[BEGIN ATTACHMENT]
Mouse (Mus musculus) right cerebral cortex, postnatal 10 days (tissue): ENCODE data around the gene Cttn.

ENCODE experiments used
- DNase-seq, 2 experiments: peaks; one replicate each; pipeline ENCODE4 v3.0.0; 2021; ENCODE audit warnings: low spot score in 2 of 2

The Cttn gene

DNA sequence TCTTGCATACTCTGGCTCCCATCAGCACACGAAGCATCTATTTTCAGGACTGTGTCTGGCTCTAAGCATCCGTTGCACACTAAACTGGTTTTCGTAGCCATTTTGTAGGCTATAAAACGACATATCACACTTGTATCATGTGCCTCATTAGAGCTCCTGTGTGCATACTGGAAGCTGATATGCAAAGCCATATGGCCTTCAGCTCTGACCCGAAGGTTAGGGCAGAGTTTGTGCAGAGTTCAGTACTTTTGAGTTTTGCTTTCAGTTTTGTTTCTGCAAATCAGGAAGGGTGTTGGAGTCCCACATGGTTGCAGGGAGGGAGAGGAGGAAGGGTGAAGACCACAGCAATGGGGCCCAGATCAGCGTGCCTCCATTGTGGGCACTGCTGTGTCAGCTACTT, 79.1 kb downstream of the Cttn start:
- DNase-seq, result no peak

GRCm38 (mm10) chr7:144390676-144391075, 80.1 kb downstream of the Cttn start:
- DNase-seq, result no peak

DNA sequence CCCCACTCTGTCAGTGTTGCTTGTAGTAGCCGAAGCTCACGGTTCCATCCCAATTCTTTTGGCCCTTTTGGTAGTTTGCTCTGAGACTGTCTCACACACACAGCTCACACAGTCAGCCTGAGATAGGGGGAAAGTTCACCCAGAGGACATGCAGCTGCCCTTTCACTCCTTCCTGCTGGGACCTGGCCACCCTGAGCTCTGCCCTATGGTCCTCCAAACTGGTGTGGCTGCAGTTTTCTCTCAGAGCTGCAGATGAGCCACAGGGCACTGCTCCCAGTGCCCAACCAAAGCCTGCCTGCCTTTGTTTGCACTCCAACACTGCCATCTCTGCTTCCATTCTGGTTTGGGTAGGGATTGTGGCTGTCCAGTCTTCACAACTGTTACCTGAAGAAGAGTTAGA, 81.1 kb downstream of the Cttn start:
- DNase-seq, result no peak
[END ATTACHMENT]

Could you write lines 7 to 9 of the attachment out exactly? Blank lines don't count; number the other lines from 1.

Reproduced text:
GRCm38 (mm10) chr7:144390676-144391075, 80.1 kb downstream of the Cttn start:
- DNase-seq, result no peak

DNA sequence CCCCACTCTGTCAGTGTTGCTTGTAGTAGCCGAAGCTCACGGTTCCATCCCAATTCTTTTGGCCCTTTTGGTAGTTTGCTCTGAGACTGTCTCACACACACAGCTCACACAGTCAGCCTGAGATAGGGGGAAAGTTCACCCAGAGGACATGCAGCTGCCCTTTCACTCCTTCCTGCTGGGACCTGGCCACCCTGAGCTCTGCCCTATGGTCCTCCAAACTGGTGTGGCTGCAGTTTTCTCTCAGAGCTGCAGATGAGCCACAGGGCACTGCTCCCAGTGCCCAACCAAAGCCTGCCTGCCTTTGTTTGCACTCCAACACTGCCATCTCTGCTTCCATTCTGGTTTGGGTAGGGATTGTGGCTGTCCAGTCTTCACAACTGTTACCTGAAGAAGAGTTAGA, 81.1 kb downstream of the Cttn start: